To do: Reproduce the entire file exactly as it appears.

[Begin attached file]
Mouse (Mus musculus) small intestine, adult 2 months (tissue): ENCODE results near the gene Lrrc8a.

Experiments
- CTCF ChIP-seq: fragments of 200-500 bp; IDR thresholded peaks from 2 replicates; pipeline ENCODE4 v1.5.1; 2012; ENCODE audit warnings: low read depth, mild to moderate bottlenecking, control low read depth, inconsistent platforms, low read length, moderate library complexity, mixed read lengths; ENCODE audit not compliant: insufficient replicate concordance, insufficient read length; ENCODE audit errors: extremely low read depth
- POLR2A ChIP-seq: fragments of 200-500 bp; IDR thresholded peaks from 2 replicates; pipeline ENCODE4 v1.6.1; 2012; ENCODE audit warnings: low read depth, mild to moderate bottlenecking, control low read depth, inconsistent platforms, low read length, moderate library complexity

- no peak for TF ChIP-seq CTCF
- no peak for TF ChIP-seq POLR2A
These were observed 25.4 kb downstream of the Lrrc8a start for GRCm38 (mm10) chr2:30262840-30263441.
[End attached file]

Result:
Mouse (Mus musculus) small intestine, adult 2 months (tissue): ENCODE results near the gene Lrrc8a.

Experiments
- CTCF ChIP-seq: fragments of 200-500 bp; IDR thresholded peaks from 2 replicates; pipeline ENCODE4 v1.5.1; 2012; ENCODE audit warnings: low read depth, mild to moderate bottlenecking, control low read depth, inconsistent platforms, low read length, moderate library complexity, mixed read lengths; ENCODE audit not compliant: insufficient replicate concordance, insufficient read length; ENCODE audit errors: extremely low read depth
- POLR2A ChIP-seq: fragments of 200-500 bp; IDR thresholded peaks from 2 replicates; pipeline ENCODE4 v1.6.1; 2012; ENCODE audit warnings: low read depth, mild to moderate bottlenecking, control low read depth, inconsistent platforms, low read length, moderate library complexity

- no peak for TF ChIP-seq CTCF
- no peak for TF ChIP-seq POLR2A
These were observed 25.4 kb downstream of the Lrrc8a start for GRCm38 (mm10) chr2:30262840-30263441.